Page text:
This pun emphasizes how isolated Puerto Rico is from the rest of the Caribbean islands. Line The road is compared to twisted wires. The poet uses descriptions of the city to contrast wealth and poverty. West Indies, U.
In the 70s he had several onemanshows of paintings in Jamaica and the UK, and he continues to make visual images. The cultures are not melding, but jarring against each other. The fear of foreigners who sneak into the island and tarnish the image of the land is well noted by the poet.
The persona compares San Juan to a TV that has fallen and is now broken.
All across the Caribbean we'd collected terminals - airports are like calling cards, cultural fingerprints; the hand written signs at Port- au-Prince, Piarco's sleazy tourist art, the lethargic contempt of the baggage boys at 'Vere Bird' in St. The persona believes that the Americans are being blatantly discriminatory, and are attempting to camouflage it through the use of regulations.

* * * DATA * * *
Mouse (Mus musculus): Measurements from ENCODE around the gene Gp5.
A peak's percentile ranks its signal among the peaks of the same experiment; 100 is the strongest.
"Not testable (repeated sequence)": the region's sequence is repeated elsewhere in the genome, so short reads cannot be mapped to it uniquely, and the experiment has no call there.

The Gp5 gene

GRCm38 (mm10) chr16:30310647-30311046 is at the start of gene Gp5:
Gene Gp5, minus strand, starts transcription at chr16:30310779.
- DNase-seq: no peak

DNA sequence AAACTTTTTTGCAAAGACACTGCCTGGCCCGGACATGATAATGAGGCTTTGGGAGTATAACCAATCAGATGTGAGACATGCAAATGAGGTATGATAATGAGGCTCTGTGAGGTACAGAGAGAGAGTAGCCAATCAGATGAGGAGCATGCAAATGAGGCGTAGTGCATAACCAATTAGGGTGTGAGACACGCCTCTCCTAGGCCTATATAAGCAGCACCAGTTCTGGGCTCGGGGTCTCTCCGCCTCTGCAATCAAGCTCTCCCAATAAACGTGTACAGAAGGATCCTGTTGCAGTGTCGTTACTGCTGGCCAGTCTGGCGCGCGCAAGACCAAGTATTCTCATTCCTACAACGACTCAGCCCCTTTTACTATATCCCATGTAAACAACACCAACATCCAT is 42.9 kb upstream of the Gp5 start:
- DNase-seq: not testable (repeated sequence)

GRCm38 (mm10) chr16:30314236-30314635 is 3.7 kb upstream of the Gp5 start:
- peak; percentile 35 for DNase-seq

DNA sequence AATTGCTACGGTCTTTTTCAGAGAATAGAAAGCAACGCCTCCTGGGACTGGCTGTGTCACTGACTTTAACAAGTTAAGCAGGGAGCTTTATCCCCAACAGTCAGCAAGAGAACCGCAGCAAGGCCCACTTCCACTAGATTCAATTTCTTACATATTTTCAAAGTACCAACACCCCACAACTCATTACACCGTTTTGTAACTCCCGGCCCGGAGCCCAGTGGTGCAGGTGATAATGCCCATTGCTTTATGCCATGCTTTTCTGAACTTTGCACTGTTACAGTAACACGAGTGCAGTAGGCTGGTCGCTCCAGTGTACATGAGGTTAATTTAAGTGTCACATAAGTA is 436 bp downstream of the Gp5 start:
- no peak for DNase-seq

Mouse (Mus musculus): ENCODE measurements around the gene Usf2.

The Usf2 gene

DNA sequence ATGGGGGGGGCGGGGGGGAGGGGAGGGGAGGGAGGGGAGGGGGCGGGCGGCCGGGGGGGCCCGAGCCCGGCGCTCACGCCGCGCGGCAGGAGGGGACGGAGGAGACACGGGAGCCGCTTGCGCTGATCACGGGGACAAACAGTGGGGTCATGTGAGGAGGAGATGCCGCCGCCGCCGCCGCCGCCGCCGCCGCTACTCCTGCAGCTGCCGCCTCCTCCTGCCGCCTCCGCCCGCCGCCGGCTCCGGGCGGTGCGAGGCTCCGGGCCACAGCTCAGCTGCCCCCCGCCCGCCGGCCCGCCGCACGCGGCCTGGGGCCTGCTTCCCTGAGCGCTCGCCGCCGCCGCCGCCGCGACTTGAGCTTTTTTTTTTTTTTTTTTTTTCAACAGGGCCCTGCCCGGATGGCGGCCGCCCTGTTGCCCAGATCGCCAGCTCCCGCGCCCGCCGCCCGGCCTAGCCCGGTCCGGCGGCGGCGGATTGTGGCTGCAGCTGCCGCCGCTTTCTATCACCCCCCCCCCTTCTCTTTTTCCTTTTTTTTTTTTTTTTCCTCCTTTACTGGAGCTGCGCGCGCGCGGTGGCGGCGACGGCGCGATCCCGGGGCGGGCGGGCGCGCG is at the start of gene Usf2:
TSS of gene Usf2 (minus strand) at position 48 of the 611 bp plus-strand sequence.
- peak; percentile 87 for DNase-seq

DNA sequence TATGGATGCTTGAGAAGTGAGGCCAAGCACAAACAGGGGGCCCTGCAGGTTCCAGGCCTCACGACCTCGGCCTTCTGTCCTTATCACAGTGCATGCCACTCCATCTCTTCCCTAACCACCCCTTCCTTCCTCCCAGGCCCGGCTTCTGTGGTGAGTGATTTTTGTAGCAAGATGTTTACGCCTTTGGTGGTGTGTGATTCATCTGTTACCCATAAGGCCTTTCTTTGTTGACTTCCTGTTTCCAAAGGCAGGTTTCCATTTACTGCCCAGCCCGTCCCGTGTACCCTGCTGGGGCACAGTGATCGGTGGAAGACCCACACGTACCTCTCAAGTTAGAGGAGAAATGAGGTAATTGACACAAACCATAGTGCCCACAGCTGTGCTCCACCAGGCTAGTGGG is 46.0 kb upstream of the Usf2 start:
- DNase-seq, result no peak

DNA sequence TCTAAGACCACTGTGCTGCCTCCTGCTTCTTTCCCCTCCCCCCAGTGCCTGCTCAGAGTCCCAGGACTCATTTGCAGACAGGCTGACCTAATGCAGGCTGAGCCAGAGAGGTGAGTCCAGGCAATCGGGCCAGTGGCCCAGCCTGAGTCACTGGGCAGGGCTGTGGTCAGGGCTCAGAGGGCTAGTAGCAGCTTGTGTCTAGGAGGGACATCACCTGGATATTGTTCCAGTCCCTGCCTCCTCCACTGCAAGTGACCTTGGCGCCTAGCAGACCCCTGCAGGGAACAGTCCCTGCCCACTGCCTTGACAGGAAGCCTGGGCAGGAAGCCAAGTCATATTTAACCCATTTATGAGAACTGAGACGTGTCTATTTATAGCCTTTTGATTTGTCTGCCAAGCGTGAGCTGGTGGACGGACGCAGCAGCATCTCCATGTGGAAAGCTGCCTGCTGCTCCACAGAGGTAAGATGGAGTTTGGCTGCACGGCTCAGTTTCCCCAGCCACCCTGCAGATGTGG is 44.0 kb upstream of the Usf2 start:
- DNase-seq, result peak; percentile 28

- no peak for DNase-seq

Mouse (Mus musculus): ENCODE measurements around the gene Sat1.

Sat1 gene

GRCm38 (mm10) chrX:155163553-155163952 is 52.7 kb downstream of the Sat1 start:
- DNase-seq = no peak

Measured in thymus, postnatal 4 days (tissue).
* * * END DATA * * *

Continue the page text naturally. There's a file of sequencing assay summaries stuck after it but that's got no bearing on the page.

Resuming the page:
He likens San-Juan to a broken TV, it looks good on the outside, but broken on the inside. He sees some of the islands as more prominent than others.
A concern of the poet is the attitude of the US to black immigration. In the first stanza, simile is used to compare the island to a casino game.
TONE The tone of the poem is slightly bitter, which is fueled by the sarcastic atmosphere.